Russian Periodicals of the Eighteenth to Twentieth Centuries
Three centuries of Russian journalistic endeavour are represented on the shelves of the Russian periodical stock. The collection covers the whole range of such publications from the earliest journal, which appeared in 1755, to the latest magazines. Virtually the entire history of the country is reflected here, a chronicle of its affairs, achievements and errors. Besides actual periodicals the stock includes the transactions of learned societies and institutions, bulletins and other ongoing publications in Russian, Ukrainian and Belorussian.
The collection is justly noted for its pre-revolutionary section, with a place of honour going to items from the eighteenth century. Among these are publications by the great Russian enlightener Nikolai Novikov, Andrei Bolotov's Ekonomichesky magazin (Economic Magazine), Mikhail Kheraskov's Poleznoe uveselenie (Useful Amusement) and Svobodnye chasy (Leisure Hours), Aglaya and Rastushchy vinograd (The Growing Vine).
The Golden Age of Russian journalism produced a host of different genres and directions: the publications of Slavophiles and Westernizers, revolutionary democrats and populists, publications on socio-political, religious, literary, artistic, professional and other issues, children's magazines and others. Here we find Sovremennik (The Contemporary) which Pushkin founded, Otechestvennye zapiski (Notes of the Fatherland) of Pavel Svin'in and Andrei Kraevsky, Nikolai Polevoi's Moskovsky telegraf (The Moscow Telegraph), Vladimir Korolenko's Russkoe bogatstvo (Russian Wealth) and other journals which helped to shape contemporary thinking. Prominent among the illustrated, artistic and satirical magazines of the turn-of-the-century Silver Age were Mir iskusstva (The World of Art), Vesy (The Scales), Zolotoe Runo (The Golden Fleece), Apollon, Niva (The Cornfield), Ogonek (The Light), Khudozhestvennye sokrovishcha (Artistic Treasures), Starye Gody (Bygone Years), Budil'nik (The Alarm-Clock), Shut (The Jester) and the celebrated Satirikon. Special mention should be made of the satirical publications of 1905-07 which provide a unique insight into the period of the first Russian revolution.
The library has an exceptionally comprehensive stock of the publications of different learned societies, educational institutions and other organizations, including the Russian Geographical Society, the Society for Russian History and Antiquities, the Academy of Sciences, the universities and municipal dumas. The oldest publication of this kind is Russia's first agricultural journal, Trudy Vol'nogo ekonomicheskogo obshchestva, which began appearing in 1756.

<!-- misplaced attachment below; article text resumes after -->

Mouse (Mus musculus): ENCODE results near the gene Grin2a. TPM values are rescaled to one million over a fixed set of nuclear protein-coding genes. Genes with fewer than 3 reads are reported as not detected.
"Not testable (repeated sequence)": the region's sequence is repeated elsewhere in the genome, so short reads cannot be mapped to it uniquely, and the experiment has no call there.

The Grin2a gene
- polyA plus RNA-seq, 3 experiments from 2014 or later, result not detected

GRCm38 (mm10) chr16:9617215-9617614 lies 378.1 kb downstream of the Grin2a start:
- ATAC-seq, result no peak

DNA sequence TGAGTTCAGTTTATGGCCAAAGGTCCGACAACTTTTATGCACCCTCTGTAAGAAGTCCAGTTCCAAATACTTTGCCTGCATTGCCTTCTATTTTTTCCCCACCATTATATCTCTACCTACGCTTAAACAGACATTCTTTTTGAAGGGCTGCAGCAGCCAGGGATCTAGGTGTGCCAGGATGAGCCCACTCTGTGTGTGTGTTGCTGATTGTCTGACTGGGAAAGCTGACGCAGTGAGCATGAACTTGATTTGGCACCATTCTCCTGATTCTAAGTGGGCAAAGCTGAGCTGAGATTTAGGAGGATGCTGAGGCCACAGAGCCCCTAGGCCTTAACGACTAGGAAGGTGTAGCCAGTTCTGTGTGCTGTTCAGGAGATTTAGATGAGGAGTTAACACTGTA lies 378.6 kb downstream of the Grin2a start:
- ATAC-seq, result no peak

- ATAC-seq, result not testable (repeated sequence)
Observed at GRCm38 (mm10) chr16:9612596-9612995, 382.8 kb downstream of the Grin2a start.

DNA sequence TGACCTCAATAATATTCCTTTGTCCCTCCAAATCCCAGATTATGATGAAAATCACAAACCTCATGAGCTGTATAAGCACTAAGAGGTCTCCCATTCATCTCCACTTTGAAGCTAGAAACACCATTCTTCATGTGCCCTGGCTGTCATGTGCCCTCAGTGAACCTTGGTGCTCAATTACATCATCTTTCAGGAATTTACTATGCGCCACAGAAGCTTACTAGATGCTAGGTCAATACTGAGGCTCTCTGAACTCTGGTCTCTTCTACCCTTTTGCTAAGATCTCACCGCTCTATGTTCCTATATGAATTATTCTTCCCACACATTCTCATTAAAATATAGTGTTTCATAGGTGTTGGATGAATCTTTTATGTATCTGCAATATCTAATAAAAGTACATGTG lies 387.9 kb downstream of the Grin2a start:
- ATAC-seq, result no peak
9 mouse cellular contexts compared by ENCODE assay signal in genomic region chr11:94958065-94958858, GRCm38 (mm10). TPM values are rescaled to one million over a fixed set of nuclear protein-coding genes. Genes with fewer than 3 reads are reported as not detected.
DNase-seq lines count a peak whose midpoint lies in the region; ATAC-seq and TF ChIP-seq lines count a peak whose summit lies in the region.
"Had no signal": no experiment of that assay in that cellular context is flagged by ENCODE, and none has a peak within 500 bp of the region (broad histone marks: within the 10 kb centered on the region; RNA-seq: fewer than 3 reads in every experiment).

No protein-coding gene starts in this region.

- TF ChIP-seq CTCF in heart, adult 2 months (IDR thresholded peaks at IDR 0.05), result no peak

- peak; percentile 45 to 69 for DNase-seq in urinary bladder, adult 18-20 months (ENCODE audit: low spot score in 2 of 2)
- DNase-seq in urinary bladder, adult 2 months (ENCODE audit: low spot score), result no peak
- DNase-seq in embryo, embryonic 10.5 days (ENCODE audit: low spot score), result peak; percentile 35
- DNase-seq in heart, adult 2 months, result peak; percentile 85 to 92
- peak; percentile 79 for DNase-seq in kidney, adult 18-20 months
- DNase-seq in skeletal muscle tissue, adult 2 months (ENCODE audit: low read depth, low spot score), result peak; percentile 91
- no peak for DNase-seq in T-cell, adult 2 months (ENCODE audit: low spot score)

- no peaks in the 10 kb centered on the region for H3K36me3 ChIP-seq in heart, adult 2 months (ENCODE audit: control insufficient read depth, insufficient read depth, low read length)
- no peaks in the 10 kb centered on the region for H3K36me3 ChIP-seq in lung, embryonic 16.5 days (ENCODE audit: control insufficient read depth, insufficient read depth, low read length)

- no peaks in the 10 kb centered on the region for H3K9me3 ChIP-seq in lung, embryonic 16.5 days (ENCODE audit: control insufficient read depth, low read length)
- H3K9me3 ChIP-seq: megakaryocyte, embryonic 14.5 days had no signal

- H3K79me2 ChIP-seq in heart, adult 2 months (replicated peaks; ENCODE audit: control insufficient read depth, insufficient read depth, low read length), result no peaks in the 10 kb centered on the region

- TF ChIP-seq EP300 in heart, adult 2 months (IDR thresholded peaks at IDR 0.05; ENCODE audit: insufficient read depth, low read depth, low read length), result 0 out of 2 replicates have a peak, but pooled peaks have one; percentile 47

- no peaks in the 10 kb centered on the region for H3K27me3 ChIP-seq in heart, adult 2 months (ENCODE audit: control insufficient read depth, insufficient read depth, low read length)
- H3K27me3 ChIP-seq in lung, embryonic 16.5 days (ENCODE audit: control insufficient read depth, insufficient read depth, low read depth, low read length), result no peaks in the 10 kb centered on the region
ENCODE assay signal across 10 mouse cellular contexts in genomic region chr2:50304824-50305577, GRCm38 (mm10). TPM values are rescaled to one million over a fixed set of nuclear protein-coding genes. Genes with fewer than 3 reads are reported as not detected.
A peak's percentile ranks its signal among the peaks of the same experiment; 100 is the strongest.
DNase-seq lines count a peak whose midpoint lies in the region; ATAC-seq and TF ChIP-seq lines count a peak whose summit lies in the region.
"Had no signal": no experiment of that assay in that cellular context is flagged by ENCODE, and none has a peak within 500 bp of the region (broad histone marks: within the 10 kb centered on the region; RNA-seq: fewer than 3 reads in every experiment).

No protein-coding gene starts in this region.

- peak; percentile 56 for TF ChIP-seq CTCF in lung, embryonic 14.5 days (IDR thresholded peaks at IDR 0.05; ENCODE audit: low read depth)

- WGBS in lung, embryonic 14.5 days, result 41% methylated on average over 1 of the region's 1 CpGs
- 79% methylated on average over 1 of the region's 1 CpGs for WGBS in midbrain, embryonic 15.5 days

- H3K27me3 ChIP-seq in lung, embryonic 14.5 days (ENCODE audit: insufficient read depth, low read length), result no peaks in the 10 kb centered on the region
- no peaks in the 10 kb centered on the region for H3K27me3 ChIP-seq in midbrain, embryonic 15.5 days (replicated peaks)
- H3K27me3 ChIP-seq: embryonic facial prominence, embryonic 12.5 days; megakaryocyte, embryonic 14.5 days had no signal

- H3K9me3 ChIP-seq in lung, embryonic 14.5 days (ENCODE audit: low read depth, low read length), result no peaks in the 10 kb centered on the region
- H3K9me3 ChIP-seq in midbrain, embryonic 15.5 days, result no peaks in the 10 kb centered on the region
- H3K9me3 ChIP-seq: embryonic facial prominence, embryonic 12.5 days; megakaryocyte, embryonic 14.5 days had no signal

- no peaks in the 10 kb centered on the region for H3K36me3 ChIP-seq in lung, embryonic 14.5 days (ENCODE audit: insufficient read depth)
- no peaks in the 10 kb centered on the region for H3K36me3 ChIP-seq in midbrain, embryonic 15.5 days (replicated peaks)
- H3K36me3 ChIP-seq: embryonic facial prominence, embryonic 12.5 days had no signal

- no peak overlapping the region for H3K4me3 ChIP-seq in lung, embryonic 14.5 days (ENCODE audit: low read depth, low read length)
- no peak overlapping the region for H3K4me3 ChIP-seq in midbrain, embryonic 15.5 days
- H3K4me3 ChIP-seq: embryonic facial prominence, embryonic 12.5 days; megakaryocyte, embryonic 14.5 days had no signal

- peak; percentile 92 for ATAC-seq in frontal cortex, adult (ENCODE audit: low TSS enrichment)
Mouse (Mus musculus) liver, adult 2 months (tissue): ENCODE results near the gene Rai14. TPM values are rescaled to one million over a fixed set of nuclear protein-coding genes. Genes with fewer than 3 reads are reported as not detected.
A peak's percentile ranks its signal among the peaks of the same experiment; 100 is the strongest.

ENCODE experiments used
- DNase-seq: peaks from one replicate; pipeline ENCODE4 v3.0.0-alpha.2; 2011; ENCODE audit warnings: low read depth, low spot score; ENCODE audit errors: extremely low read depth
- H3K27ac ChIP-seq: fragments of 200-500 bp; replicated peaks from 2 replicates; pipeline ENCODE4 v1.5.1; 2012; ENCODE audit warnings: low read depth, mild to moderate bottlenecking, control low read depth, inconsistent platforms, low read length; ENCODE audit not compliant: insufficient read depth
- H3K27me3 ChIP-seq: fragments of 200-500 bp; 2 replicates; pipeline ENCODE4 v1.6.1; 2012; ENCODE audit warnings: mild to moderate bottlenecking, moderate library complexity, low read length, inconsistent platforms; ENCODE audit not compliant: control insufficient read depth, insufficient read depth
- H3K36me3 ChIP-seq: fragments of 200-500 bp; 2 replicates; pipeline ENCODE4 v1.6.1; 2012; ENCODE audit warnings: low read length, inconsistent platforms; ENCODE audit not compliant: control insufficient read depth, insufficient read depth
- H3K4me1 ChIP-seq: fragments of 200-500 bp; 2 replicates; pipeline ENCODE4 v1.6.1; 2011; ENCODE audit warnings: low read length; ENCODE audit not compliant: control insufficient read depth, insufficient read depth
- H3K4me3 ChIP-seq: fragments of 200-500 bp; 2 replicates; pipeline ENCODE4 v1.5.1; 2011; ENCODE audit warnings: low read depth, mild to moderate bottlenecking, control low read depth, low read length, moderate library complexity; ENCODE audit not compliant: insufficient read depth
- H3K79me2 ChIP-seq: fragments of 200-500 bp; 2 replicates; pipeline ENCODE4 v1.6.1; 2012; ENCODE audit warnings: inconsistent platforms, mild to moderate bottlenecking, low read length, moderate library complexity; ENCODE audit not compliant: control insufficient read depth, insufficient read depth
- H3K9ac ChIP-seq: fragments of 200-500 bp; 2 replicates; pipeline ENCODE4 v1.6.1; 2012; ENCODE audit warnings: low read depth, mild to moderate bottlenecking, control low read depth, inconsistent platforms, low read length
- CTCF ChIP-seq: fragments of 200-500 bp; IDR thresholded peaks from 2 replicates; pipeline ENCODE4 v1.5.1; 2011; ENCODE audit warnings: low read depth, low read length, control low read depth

A large proportion of the pre-revolutionary periodicals are of a religious nature: a complete set of eparchial gazettes, theological, ecclesiastical and spiritual magazines. Many of them can now only be found in the National Library of Russia.
The collection also contains a rich stock of publications for children. Across the Russian Empire 242 children's magazines were being produced before the revolution. The majority of them, including the highly popular Zadushevnoe slovo (Cordial Word), are now in the library.
"White" and "Red" periodicals give us a fascinating chronicle of the events of 1917 and the subsequent period of civil war and foreign intervention. Although unimpressive in terms of design and printed on poor paper, these publications — Ezhenedelnik VChK (The Cheka Weekly), Vestnik zhizni (Herald of Life) and Plamya (Flame) — have preserved truly priceless information about that dramatic era.
The 1920s saw a resurgence of journalism in the country with periodicals such as Pechat' i revoliutsiya (The Press and the Revolution), Katorga i ssylka (Hard Labour and Exile), Prozhektor (Searchlight) and LEF (the journal of the Left Front in the Arts), earning themselves a permanent place in the history of the press. The same period saw the first appearance of publications that have been familiar reading-matter for several generations of Soviet people, among them Novy mir (New World), Zvezda (Star), Molodaya gvardiya (The Young Guard) and Krokodil (Crocodile).
Today we are witnessing the rebirth of religious, spiritual and family periodicals. The library's collection now also features publications produced by Russians living abroad. These include items returned from "special storage" such as Sovremennye zapiski (Modern Notes) and Volya Rossii (Russia's Will) and new acquisitions such as Kontinent, Grani (Frontiers), Novy zhurnal (The New Journal) and other publications created by the third wave of emigres.